The Intentional Drowning of a Man Has Alameda Searching For Answers

By Steven Tavares
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Raymond Zack waded into the waters of the San Francisco Bay Monday never to come back. He was a sick 53-year-old depressed man diagnosed with a chemical imbalance. The sight of his large body becoming smaller to the eyes of observers standing on Alameda’s Crown Beach has shocked the area for its shocking ineptitude as he slowly walked like John the Baptist searching for renewal in his death while public safety officers did nothing to help him.

“What was going on in his mind when he was looking at these people?” wondered Alameda resident Rosemary McNally, who, herself, is an experienced coldwater swimmer. “They’re not trying to help,” she imagined Zack thinking. “Doesn’t anybody care about me?”

The City of Alameda cut water-based rescue training from its budget in 2009. The Fire Department said it does not have firefighters adequately trained to attempt a rescue operation such as the one that took Zack’s life this week. The size of the victim, who according to the San Jose Mercury News, measured six-foot-three and over 300 pounds was also an issue. Interim Fire Chief Mike D’Orzai told KTVU if the victim was a child, officers on the scene could have attempted a rescue, but Monday’s situation was different because of his size and worries rescue workers could have been placed in danger.

“I find it extraordinarily callous that nobody there with any sort of training could have stripped down and helped that person,” Alameda resident Adam Gillett said Tuesday night at the Alameda City Council. Gillett, who unsuccessfully ran for city council last year called for a criminal investigation of the drowning. “This man didn’t have to die and I think that he did needs more than an apology,” he said.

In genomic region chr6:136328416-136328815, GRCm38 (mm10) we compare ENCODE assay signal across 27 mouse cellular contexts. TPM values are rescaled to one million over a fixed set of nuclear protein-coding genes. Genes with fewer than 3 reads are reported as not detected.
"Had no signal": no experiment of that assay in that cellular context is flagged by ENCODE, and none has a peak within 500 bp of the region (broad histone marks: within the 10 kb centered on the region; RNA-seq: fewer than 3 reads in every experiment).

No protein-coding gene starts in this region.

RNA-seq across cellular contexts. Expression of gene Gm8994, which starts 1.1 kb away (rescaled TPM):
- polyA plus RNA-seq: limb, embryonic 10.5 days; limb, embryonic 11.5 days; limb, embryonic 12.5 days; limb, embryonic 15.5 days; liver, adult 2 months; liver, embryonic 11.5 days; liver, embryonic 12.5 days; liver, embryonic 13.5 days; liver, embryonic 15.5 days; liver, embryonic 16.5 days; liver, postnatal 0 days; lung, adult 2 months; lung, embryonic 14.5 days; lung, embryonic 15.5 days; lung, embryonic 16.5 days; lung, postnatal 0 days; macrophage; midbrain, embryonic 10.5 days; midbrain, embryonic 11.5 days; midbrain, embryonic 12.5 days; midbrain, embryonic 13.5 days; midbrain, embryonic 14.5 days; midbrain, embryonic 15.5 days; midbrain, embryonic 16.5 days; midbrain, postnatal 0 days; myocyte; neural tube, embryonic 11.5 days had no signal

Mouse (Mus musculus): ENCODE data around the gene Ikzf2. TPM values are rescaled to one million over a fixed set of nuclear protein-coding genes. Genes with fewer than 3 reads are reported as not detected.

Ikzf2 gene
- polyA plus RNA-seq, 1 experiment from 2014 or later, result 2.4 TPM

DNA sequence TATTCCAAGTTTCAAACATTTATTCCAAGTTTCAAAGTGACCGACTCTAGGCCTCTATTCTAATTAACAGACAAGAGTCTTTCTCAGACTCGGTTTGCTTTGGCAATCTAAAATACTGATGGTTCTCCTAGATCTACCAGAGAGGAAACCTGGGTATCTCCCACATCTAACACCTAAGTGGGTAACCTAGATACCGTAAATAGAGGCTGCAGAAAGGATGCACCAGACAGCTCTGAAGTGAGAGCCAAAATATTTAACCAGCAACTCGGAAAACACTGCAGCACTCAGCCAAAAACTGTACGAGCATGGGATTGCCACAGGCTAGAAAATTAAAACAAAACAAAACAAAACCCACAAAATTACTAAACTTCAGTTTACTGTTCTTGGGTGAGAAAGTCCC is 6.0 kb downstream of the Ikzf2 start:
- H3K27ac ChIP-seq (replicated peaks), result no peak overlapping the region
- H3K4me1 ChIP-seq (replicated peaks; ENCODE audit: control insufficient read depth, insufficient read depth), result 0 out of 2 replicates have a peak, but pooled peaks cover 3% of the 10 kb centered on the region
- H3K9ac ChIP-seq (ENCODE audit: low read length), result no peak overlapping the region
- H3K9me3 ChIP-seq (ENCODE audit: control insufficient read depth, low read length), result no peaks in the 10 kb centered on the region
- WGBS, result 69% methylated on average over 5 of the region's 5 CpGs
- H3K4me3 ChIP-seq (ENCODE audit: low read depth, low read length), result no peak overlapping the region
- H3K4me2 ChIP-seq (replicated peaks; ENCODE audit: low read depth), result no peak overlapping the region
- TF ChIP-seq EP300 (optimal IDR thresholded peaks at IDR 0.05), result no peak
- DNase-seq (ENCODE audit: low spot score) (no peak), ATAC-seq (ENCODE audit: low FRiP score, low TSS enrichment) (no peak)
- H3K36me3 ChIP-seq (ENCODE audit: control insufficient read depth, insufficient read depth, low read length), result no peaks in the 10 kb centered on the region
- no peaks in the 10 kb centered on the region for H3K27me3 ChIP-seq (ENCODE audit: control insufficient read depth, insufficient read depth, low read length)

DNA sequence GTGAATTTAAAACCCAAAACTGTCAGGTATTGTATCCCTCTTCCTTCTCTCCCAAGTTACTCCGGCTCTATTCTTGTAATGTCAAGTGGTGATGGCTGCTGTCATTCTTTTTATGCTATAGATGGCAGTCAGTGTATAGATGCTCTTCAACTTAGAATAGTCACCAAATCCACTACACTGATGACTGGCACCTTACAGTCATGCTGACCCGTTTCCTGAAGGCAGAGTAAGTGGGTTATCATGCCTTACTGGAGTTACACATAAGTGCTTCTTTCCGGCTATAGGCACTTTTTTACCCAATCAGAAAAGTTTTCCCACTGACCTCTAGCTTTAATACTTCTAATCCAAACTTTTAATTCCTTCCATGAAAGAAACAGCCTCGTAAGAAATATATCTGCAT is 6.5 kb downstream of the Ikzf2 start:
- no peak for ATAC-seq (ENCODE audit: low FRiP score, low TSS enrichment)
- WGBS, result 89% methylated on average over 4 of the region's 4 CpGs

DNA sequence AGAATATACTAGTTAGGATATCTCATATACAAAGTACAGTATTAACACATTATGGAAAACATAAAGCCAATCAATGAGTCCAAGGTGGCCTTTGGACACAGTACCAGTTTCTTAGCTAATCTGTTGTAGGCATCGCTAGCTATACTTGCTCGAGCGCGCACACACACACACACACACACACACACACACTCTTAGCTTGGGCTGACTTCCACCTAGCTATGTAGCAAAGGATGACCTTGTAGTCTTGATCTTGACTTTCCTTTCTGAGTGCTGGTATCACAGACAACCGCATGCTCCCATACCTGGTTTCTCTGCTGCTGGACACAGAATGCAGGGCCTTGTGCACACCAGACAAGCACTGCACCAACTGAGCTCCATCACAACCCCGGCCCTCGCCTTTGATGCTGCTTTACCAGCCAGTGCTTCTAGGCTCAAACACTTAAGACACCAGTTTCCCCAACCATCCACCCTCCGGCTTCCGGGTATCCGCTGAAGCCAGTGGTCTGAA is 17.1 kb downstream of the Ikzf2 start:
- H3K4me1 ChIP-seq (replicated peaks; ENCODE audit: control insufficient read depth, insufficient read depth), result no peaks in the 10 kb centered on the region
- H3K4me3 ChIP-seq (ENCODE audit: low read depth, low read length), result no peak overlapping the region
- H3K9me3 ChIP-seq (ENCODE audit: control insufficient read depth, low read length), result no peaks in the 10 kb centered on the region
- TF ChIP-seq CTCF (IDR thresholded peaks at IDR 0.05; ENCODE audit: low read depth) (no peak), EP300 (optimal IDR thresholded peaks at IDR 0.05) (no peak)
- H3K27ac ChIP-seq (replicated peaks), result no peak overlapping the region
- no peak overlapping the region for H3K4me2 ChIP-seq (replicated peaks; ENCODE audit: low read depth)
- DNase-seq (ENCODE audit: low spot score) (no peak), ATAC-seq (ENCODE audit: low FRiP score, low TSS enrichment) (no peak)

Alameda Mayor Marie Gilmore Tuesday announced a “thorough investigation is underway” into the inaction of the city’s public safety officials along with immediate changes to its shore-based rescue protocols. The fire department commander on the scene will now have discretion to the enter the water, said Gilmore. “Our goal is to prevent a tragedy like this from ever happening again,” she said. “Since Alameda is an island, we will likely face these shore-based rescue situations in the future, whether they are accidental or intentional.”

The lack of water-based training for public safety officers on the island is yet another in a string of embarrassing and unfortunate political blunders in Alameda over the past two years. A councilwoman was under investigation by the County D.A., the former mayor ran for supervisor shockingly unprepared for the campaign in which she was routed and the former fire chief was caught on video siphoning city gasoline for his own sports car. At the same, constant bickering and the dismissal of its city manager and city attorney have left Alameda as an island of lunacy in an East Bay of relatively tranquil waters.

“I am distressed the most because Alameda has been in the news lately and it seems every time our city comes on the news, it’s something else to embarrass our city,” said Gillett.

The drowning Monday may cause residents of Alameda to begin a long process of soul-searching. The unfortunate death of Zack has quickly become a high-profile lesson for other cities looking to blithely cut programs and services in this still-struggling economy. “This strikes me as not just a problem with funding,” said Gillett, “but what’s going on in this city, that no one would help this man who was in pain.”